The Next Chapter Of My Life | Thoughts On Expatriation #1

It’s all about opportunities” … or character. In a couple months I will turn 25, aka a ‘quarter of a century‘. Here are my thoughts on how I’ve always intended to live my life and how I’ve been able to fulfill my dream: living an expatriate life.

I’m that annoying person who’s always claimed:

If you want, you can

This French saying basically reminds you that if you really want something, you can get it, or do it. Nobody or nothing should ever stop you from reaching your goals. And I’m the living proof that that motto isn’t only motivational talk. So, when it comes to my love of travelling, I always knew where I was going.

Getting Out Of Your Comfort Zone Is The Hardest Part

As a kid, who did you find most inspiring? Astronauts? Scientists? F1 drivers? Firefighters? For me it was travelers. You know, real backpackers, wanderers, international reporters, professional translators travelling around the world… really anyone that could travel full time, either through their work or on savings, allowing them to discover new cultures, customs and languages.

This seemed like the dream life to me.

I don’t remember exactly when I first discovered it was actually possible not only to visit other countries but actually live there, as an expatriate. But it must have been when I was 7 or 8, through a movie or a book. What I do remember is what I thought to myself that day: I would give anything to live this kind of life.

Little did I know at that moment what my future life would be like.

Me then, quietly enjoying the Irish landscapes – © Gilles Gautier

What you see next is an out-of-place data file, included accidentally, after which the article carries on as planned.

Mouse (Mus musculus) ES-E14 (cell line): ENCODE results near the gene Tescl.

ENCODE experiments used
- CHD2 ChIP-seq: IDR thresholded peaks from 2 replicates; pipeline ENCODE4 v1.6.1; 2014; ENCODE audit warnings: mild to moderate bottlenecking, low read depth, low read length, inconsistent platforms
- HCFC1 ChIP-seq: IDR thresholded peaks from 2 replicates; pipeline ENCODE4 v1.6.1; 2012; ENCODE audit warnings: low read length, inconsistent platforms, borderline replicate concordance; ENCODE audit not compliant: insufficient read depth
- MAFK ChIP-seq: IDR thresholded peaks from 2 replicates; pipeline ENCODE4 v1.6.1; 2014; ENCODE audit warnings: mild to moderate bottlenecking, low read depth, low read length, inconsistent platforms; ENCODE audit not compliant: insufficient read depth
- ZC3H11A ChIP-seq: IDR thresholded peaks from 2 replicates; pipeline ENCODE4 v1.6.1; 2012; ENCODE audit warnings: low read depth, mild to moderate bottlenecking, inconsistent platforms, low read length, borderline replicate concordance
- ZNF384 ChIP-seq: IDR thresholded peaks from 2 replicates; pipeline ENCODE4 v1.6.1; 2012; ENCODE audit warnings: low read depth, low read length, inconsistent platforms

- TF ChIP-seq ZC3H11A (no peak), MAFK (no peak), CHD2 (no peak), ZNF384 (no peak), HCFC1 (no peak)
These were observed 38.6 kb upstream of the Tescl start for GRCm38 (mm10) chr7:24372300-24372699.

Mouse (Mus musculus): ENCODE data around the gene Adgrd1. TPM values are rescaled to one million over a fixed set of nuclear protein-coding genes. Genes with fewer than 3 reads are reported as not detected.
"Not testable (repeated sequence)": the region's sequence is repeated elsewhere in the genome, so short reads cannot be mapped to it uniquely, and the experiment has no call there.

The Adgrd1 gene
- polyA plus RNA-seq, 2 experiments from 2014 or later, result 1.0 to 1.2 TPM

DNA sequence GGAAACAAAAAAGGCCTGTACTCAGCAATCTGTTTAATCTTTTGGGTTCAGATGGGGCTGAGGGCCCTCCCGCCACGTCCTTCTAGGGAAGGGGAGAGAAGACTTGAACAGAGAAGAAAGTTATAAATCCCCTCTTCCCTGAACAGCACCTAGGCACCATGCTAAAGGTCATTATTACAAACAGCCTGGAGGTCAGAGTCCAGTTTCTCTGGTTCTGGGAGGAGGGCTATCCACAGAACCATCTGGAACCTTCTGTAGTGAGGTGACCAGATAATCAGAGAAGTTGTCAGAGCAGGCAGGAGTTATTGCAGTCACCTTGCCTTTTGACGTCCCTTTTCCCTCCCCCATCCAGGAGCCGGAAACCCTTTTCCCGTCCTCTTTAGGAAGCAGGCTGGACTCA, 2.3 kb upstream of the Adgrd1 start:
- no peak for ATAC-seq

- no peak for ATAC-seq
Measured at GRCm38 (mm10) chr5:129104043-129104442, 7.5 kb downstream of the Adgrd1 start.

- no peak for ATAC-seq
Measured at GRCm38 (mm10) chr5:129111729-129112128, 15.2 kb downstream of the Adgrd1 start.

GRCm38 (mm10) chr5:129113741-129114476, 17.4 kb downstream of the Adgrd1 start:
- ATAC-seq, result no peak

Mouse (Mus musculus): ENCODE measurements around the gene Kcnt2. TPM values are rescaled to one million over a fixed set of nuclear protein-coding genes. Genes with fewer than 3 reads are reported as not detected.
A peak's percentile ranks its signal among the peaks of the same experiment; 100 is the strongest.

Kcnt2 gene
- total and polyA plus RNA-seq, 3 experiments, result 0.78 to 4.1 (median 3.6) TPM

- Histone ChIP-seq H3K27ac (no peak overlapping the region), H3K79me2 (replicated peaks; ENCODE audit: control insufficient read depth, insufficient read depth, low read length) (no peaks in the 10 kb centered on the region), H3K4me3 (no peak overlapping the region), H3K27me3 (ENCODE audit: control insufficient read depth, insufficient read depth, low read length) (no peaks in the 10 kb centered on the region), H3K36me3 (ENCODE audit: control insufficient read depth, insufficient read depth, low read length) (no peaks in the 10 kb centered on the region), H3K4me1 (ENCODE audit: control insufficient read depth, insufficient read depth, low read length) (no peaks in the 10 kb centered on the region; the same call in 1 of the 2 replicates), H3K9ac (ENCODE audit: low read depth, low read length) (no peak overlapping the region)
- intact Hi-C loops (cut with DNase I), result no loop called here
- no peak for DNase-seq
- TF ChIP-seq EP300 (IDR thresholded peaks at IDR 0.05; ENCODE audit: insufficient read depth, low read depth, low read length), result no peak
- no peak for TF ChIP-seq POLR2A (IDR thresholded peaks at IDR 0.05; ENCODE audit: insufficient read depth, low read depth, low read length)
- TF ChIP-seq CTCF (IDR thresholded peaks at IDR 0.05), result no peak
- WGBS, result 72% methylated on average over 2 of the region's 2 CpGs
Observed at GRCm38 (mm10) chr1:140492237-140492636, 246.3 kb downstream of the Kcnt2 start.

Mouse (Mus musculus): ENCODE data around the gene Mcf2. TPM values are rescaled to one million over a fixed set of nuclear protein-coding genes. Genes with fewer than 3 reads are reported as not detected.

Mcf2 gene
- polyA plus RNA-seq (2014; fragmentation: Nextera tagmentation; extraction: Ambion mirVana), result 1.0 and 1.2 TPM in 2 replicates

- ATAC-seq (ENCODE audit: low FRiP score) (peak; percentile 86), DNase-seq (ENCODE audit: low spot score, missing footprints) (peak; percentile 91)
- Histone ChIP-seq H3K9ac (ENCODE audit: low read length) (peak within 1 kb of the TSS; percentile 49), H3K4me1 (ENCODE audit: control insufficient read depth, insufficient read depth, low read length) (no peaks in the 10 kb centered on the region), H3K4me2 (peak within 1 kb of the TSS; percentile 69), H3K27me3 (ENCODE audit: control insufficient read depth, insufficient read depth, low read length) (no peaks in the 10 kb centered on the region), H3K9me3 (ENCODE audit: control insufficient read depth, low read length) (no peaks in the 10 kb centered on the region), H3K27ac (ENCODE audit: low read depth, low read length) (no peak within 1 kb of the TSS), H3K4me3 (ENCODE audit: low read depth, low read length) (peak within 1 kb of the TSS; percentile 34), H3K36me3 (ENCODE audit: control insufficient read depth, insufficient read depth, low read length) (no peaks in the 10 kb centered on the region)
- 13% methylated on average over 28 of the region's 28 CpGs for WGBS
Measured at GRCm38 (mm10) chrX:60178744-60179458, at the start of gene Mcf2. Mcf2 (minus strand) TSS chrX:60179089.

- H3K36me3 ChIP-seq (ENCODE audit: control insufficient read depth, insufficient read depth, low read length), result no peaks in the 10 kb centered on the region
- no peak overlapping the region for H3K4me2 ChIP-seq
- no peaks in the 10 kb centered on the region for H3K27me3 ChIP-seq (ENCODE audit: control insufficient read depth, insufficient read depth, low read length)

Pretty soon, life answered me.

Right after finishing high school, when I was only seventeen years-old, I got accepted into a very selective university program, allowing me to study law in Dublin, Ireland for two years.

Those two years were absolutely incredible, but to be honest, I didn’t enjoy them as much as I should have, because at the time, I struggled with my anxiety a lot: getting out of my comfort zone wasn’t easy at first, but I’ve learned then to enjoy and control it.

The Courage To Lose Sight Of The Shore

Man cannot discover new oceans unless he has the courage to lose sight of the shore. – André Gide

This perfectly sums up the most important lessons I’ve learned from life so far: you will never do anything in life, unless you make a leap of faith.

I’m not saying you should take such leaps every minute of every hour of every day of your life. What I’m saying is to take a leap from time to time, when you want and are able to take it. And this does not only apply to travelling: the same goes for everything in life.